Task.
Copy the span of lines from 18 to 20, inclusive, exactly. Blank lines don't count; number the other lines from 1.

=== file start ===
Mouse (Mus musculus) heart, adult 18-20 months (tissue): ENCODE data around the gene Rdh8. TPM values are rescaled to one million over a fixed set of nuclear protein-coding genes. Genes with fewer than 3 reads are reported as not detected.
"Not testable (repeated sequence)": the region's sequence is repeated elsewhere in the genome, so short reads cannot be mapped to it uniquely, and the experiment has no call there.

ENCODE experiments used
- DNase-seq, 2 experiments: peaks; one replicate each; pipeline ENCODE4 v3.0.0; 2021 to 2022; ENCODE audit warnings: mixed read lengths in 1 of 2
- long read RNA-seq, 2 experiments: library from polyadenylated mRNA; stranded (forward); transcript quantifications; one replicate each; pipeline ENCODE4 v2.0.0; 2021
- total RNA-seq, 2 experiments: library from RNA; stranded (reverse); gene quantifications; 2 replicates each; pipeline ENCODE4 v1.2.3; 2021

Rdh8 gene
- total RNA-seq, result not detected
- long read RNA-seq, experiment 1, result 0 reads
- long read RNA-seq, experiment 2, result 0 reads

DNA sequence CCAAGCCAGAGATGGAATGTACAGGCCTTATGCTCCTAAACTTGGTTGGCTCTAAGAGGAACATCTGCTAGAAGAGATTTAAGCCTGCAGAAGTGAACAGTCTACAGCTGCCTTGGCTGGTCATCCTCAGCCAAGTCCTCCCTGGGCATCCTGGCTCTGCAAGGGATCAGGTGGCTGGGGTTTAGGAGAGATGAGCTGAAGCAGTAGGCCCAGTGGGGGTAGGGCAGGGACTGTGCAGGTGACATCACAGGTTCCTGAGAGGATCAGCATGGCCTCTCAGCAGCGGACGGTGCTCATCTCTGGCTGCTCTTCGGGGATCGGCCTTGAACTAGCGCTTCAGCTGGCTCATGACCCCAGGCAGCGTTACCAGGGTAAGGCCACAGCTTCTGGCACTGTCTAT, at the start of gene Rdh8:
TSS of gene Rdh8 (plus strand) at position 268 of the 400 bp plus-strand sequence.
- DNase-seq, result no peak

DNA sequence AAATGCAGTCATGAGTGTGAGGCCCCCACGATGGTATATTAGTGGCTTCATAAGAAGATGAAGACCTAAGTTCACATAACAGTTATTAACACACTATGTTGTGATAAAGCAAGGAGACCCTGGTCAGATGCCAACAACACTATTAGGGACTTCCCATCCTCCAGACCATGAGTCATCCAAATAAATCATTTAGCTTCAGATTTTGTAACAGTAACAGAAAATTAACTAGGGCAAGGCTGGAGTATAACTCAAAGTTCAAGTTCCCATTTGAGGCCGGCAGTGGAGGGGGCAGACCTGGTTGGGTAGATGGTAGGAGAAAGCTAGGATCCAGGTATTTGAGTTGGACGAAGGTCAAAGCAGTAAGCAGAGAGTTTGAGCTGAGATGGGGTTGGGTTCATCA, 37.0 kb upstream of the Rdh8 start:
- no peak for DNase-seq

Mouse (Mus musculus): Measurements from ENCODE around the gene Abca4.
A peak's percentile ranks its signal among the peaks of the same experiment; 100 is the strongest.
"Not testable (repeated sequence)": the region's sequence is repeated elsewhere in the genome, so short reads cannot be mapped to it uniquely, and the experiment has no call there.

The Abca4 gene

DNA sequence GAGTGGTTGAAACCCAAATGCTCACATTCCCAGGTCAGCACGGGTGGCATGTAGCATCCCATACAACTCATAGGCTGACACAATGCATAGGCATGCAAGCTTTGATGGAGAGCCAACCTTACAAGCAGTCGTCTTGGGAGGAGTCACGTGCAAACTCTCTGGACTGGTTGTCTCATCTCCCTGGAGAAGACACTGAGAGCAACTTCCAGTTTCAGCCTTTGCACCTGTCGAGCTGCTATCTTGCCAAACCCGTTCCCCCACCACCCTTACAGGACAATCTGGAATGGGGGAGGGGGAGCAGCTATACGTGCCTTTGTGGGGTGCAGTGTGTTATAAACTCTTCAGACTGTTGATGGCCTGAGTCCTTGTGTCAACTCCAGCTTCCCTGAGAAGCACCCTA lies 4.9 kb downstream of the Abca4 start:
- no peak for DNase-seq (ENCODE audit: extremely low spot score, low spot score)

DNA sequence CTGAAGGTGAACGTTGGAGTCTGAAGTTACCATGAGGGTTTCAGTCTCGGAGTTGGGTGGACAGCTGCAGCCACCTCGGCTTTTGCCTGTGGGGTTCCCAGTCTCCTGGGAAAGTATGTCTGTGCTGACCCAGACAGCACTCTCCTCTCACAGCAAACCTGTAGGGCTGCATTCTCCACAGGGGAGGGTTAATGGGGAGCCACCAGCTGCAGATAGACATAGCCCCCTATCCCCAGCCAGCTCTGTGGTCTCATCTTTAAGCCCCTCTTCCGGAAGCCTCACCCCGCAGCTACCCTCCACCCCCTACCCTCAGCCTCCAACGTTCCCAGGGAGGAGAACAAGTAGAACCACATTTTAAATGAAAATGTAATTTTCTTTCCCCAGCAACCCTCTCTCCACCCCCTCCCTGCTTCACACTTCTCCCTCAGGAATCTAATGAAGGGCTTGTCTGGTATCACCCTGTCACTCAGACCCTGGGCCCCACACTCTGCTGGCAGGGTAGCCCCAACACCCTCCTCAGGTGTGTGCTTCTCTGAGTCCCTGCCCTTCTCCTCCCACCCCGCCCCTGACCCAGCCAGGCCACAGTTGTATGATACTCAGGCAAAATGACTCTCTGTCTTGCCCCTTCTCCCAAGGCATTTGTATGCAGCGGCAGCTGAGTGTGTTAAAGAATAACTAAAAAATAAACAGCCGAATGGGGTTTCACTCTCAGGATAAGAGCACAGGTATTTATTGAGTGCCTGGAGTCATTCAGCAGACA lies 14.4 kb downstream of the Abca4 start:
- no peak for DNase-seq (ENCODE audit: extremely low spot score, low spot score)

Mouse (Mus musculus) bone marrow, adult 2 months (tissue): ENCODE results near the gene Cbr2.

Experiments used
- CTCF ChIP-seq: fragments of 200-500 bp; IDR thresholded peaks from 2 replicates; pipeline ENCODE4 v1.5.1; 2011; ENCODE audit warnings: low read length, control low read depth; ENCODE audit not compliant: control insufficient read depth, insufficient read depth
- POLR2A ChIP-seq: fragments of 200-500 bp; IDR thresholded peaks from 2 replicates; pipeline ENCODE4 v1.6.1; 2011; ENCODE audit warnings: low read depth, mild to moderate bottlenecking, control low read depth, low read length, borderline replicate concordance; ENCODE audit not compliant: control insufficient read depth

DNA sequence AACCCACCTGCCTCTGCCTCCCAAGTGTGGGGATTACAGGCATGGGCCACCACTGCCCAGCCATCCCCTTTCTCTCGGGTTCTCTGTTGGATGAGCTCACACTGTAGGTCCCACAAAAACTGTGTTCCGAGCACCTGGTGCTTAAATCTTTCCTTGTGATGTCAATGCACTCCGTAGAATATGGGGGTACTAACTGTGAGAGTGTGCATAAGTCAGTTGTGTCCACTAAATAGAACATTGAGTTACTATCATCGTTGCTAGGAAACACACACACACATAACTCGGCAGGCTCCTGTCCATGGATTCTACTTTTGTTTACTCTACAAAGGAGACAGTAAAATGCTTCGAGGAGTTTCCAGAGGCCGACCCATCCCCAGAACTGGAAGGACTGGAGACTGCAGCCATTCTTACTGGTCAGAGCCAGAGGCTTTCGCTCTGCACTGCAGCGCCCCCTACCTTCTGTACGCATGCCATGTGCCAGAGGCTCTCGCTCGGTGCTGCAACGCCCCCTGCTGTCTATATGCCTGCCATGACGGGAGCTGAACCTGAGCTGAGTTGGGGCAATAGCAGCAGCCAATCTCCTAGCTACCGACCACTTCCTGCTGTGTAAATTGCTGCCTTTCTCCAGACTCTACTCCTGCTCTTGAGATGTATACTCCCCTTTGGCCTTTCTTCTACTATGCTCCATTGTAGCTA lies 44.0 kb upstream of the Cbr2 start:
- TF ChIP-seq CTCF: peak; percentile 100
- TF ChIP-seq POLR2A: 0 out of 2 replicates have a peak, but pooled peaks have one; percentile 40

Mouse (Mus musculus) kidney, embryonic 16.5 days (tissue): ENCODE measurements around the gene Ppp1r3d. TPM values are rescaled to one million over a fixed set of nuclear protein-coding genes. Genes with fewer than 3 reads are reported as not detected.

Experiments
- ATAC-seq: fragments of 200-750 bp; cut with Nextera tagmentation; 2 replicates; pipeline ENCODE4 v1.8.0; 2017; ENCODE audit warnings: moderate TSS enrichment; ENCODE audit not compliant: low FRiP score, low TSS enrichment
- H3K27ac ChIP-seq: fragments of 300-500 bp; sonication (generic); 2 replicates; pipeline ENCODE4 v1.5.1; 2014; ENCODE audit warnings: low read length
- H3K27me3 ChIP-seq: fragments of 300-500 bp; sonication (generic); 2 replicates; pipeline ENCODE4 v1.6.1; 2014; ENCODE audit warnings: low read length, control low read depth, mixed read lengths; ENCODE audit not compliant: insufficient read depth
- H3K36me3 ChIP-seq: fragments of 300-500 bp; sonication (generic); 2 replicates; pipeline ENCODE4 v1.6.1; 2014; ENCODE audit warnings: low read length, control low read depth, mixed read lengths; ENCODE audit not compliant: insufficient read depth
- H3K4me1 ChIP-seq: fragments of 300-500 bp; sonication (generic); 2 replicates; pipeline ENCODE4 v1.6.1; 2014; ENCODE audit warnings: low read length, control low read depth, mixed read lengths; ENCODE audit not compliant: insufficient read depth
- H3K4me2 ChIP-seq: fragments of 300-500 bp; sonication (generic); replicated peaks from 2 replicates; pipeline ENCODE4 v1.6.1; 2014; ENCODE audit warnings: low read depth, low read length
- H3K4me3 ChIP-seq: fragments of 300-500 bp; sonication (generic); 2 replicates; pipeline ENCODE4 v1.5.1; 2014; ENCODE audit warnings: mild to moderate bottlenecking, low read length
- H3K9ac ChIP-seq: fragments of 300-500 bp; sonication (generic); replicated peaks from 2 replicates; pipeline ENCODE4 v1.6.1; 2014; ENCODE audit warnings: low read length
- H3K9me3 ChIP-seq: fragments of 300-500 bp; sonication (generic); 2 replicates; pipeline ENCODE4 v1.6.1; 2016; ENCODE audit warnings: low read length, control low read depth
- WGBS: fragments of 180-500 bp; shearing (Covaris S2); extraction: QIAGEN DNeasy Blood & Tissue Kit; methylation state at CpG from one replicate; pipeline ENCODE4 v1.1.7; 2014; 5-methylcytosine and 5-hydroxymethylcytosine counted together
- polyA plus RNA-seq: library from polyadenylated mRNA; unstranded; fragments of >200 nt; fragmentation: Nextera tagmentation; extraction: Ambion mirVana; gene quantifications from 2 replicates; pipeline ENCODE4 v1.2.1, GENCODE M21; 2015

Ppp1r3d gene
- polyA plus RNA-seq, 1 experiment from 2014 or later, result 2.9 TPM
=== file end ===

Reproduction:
"Not testable (repeated sequence)": the region's sequence is repeated elsewhere in the genome, so short reads cannot be mapped to it uniquely, and the experiment has no call there.

The Abca4 gene

DNA sequence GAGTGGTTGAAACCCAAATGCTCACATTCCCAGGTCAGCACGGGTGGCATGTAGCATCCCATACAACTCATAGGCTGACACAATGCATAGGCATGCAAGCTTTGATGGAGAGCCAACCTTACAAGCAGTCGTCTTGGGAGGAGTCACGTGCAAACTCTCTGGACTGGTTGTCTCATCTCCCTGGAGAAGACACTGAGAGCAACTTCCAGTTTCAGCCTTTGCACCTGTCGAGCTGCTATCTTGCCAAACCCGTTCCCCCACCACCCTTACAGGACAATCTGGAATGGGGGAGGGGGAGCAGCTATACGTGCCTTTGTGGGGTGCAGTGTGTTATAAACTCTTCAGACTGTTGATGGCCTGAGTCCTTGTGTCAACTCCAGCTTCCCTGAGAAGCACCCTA lies 4.9 kb downstream of the Abca4 start: